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Update: May 22 Cannabis Debate

On Tuesday, Council had a long and lively debate about cannabis. If you care to watch it, the video is posted here. While I was disappointed in a few vote outcomes, I appreciated the thought and discussion that went into each of them them.

This post will only discuss the changes Council made to existing recommendations. To see a discussion of all potential regulations Council is considering, read my last post by clicking here.

The most notable changes Council discussed:

  • The Retail Overlay map was deleted.
  • Cannabis Retail Stores added as Discretionary Use in Commercial Districts. Approval for each location requires public advertisement, and the assent of Council's Infrastructure & Protective Services Committee.
  • A maximum of 10 Cannabis Retail Stores allowed in the first year of legalization
  • Reduction of the business license fee for Cannabis Retail Locations from $5000 to $2500.
  • Separation distances between some community facilities and where consumption is allowed increased from 10m to 30m.

Council did not finalize most of the bylaws before it. Instead, Council ordered changes and then postponed additional debate until June 18th. This delay allows for the public to give further input before decisions are solidified.

There are amendments to four bylaws before Council. Below is a discussion of the changes being contemplated to each one. I also take some space to explain my view on retail locations.

As always, any mistakes or opinions below belong to me and to me alone. 

My General Approach to Cannabis Retail

Most of Council's debate surrounded retail businesses. Before getting into specific legislation, I'm going to share my general approach to retail. If you would like to read more about my general overall approach to cannabis, I wrote about the assumptions I bring to this topic here.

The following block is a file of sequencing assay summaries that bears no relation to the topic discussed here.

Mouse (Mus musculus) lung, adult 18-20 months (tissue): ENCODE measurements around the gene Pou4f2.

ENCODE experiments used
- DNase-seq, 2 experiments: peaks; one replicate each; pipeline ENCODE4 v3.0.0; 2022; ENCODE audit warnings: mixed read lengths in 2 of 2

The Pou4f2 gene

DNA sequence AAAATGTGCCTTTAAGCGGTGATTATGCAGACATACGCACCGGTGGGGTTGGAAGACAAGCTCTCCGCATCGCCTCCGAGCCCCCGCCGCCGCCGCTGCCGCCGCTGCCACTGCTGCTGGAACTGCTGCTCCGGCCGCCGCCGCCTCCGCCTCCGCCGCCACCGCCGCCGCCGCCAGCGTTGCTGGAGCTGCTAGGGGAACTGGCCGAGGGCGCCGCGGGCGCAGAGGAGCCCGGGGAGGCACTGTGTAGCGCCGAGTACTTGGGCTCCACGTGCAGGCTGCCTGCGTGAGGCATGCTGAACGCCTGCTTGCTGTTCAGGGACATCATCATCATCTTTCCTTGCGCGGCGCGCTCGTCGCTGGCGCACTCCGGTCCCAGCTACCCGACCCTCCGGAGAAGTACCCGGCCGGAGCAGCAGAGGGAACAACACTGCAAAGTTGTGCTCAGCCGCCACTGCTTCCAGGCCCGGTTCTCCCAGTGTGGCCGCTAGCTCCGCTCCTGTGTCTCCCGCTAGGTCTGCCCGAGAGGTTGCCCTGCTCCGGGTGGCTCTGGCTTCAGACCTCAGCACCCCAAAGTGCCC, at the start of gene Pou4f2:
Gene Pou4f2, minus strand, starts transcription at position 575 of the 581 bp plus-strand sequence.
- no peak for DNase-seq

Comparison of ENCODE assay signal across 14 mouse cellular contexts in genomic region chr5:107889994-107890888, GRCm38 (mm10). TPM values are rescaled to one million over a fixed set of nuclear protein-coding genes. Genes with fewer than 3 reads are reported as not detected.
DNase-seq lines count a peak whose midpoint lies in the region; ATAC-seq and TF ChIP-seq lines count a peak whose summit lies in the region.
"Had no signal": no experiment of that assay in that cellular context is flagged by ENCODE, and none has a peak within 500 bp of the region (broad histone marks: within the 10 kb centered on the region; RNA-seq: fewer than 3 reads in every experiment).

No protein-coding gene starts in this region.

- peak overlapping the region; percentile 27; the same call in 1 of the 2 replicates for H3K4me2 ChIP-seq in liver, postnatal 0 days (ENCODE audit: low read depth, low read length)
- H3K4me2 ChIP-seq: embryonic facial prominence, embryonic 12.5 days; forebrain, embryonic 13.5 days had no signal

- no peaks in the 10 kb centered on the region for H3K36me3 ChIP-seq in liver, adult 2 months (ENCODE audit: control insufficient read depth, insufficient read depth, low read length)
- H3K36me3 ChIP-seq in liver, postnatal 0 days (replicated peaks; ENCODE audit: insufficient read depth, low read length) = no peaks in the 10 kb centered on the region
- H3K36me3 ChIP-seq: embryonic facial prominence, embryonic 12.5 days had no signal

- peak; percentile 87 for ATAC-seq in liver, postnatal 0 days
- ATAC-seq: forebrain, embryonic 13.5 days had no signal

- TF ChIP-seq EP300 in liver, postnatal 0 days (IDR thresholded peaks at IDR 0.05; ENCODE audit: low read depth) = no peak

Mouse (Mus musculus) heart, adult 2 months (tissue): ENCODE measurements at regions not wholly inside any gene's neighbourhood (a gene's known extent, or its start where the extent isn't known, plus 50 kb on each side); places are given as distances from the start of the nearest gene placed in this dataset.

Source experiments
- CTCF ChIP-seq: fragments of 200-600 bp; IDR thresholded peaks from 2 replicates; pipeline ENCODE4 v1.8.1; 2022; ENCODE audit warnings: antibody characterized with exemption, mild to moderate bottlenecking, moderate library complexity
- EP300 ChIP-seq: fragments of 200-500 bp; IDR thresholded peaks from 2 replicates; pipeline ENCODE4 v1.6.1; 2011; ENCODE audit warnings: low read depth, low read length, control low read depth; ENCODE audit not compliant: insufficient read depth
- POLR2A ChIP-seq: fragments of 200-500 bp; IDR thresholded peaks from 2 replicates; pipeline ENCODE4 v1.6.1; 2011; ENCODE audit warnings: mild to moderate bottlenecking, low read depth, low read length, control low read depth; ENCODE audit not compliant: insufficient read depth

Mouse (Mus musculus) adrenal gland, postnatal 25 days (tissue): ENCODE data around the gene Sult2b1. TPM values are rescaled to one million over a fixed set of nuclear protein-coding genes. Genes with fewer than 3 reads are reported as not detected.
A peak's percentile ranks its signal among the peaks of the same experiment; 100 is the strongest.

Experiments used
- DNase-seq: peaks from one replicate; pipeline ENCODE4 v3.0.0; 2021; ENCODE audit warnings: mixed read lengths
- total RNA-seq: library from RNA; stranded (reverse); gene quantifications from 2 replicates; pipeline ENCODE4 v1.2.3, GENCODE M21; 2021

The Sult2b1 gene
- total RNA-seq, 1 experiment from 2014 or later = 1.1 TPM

Like most others, I am deeply concerned about the impacts of illicit substances in our community. I also have some concerns about the effects legalization of cannabis. However, I do see opportunities surrounding legalization.

I have three primary goals as the City develops its approach to cannabis:

  1. To Limit Youth Use. It is not good for developing brains to be exposed to substances such as cannabis. The consumption of cannabis can also have negative health outcomes to those with certain mental disorders. Teenagers are often not properly equipped to decide if these risks are worthwhile. I would love to see the rate of youth cannabis use decrease.
  2. To Stifle the Black Market. The black market will sell to people of any age. It is responsible for pushing the drugs which have led to our opioid crises. It creates violence and other problems in our community. It also is not setup to allow people to have a good understanding of the substances they are consuming. If legitimate retailers can out-compete black market dealers for cannabis sales, this will have positive outcomes in our community.
  3. To See Successful Legitimate Businesses. Cannabis is already being widely consumed in our community. All taxpayers are financing responses to any negative outcomes. Since legitimate retailers pay taxes and employ people, they can help the community recoup any costs associated with cannabis and other drug use.

These goals have led me to a fairly permissive view of legitimate business. 

Reducing barriers to retail locations being established will certainly contribute to the first two goals. It will increase competition against the black market. It will also allow the City to recoup costs surrounding use in our community. So the big question in my mind: what will retail locations do for youth usage?

Cannabis is already very accessible to almost every teenager. Many consume, and the majority see it consumed by peers on a near daily basis. It is clear to me that our prohibition-based approach is not working.

When I first began thinking about retail locations, I was concerned that they would create a normalization effect which could impact youth usage. However, I've been reflecting on my experience of youth culture through my work with Young Life. I've also been asking every teen I talk to (which is a lot) about cannabis. Two things struck me:

First, almost every teenager regularly sees their peers consume cannabis and that doesn't strike them as odd. And while many would point to over consumption being a problem for peers, I have not had many express strong disagreement with occasional consumption by young people.